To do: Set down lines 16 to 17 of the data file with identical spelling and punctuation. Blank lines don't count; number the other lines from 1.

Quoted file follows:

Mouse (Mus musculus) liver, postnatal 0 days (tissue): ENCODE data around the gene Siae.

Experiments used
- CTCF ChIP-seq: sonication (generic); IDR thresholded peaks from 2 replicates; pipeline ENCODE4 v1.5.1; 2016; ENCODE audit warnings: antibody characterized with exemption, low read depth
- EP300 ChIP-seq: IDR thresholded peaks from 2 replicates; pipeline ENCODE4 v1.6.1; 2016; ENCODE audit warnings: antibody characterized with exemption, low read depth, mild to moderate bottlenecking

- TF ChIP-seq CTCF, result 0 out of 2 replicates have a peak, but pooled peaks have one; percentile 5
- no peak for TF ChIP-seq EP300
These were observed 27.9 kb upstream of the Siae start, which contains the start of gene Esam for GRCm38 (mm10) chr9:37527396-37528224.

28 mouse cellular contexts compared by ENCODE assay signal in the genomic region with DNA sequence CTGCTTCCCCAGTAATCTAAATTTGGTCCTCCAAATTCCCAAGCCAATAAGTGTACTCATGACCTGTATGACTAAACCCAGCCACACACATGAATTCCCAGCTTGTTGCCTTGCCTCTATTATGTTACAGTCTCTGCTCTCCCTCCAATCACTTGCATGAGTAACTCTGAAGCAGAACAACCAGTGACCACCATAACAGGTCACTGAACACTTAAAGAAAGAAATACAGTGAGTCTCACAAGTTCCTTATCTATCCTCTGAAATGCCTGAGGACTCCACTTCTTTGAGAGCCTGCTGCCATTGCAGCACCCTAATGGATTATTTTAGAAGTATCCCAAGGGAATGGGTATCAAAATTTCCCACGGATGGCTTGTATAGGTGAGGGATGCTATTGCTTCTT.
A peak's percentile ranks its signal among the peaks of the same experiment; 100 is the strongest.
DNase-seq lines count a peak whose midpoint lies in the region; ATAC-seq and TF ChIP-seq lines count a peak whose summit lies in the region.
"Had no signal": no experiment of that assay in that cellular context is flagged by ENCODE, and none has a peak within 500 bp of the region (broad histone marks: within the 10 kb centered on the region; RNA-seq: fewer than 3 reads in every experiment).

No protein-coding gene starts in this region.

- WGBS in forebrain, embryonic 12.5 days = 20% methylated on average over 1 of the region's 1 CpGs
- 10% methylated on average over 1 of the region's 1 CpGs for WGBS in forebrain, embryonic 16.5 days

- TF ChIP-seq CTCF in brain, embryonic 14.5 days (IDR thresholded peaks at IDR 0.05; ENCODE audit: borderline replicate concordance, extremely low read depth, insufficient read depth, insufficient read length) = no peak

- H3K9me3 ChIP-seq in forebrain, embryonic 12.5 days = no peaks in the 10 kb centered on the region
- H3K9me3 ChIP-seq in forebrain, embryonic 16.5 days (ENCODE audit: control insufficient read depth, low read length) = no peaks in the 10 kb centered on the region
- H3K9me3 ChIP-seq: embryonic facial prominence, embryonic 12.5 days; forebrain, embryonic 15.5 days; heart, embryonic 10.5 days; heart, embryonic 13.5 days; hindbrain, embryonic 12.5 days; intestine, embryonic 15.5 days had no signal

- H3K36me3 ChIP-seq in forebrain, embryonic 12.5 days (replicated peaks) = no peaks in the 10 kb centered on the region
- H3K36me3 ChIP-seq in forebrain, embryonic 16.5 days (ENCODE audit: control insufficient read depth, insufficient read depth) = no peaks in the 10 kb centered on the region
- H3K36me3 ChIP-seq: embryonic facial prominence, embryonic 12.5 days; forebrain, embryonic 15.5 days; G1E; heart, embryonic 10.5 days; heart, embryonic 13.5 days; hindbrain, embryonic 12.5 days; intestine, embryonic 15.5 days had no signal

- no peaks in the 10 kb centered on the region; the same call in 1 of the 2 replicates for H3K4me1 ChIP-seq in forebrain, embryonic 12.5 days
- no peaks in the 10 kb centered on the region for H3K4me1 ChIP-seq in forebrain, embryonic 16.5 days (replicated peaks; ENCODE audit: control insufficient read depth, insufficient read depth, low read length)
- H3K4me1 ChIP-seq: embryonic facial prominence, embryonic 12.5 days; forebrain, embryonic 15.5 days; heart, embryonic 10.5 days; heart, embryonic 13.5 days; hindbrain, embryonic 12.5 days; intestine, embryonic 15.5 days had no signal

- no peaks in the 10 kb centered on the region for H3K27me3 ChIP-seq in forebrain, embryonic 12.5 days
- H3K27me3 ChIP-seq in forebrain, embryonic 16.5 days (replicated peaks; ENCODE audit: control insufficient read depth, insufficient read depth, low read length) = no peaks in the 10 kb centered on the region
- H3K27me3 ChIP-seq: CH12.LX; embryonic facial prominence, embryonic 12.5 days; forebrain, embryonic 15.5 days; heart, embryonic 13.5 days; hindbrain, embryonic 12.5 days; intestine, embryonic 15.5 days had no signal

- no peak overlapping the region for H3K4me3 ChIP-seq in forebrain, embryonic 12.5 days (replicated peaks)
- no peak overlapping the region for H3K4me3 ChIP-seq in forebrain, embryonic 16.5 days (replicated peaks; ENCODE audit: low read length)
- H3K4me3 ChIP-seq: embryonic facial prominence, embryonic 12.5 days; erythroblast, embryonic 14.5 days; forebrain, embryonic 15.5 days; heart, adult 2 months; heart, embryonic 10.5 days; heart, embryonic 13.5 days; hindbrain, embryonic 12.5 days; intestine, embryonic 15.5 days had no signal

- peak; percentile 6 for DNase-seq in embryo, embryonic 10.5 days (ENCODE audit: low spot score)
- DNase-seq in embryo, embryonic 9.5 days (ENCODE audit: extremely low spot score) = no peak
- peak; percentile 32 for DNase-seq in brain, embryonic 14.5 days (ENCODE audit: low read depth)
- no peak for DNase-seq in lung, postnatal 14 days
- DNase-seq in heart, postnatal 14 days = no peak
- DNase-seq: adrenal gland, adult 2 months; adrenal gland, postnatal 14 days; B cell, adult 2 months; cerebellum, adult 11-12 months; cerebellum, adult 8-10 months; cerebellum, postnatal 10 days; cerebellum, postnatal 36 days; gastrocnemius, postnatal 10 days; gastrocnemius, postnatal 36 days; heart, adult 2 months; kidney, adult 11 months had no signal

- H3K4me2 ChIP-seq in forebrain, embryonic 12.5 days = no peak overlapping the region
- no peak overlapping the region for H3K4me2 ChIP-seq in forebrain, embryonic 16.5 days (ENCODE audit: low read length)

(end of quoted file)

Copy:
- H3K9me3 ChIP-seq in forebrain, embryonic 12.5 days = no peaks in the 10 kb centered on the region
- H3K9me3 ChIP-seq in forebrain, embryonic 16.5 days (ENCODE audit: control insufficient read depth, low read length) = no peaks in the 10 kb centered on the region